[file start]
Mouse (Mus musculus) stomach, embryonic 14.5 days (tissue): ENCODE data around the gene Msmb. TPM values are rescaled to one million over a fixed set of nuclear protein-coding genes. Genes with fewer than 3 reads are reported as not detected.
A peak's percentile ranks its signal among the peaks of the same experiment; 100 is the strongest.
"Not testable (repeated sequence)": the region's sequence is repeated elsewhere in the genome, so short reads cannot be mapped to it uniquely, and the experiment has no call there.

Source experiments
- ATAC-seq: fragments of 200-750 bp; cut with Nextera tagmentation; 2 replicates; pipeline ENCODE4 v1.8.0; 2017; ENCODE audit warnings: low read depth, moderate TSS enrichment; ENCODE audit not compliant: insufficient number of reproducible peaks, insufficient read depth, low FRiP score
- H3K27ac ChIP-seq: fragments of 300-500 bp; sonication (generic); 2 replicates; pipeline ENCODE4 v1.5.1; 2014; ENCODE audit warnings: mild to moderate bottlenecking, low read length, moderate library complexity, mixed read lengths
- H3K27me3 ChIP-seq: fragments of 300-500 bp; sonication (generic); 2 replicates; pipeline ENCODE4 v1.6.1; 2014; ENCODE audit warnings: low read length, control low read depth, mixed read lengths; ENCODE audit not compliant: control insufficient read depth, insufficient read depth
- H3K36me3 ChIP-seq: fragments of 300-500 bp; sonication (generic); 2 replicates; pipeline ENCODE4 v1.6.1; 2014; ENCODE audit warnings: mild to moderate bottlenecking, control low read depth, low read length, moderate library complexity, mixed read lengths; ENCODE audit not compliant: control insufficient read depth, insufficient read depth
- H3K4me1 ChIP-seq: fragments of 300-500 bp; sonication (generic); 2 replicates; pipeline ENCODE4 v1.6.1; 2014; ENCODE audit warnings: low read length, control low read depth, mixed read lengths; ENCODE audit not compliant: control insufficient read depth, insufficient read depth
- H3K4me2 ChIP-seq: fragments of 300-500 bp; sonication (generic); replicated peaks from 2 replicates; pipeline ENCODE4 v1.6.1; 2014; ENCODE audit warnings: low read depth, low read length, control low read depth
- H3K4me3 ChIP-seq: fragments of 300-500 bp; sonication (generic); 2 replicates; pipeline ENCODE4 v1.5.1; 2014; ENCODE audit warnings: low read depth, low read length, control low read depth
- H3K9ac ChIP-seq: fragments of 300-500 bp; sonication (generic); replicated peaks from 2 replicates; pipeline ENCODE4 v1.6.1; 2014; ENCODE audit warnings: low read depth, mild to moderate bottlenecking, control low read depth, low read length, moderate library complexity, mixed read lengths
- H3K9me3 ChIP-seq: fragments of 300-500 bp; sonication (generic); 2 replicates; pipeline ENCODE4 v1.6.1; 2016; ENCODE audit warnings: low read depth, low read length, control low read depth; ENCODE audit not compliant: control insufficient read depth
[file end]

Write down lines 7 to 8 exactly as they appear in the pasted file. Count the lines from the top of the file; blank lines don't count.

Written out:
- H3K27me3 ChIP-seq: fragments of 300-500 bp; sonication (generic); 2 replicates; pipeline ENCODE4 v1.6.1; 2014; ENCODE audit warnings: low read length, control low read depth, mixed read lengths; ENCODE audit not compliant: control insufficient read depth, insufficient read depth
- H3K36me3 ChIP-seq: fragments of 300-500 bp; sonication (generic); 2 replicates; pipeline ENCODE4 v1.6.1; 2014; ENCODE audit warnings: mild to moderate bottlenecking, control low read depth, low read length, moderate library complexity, mixed read lengths; ENCODE audit not compliant: control insufficient read depth, insufficient read depth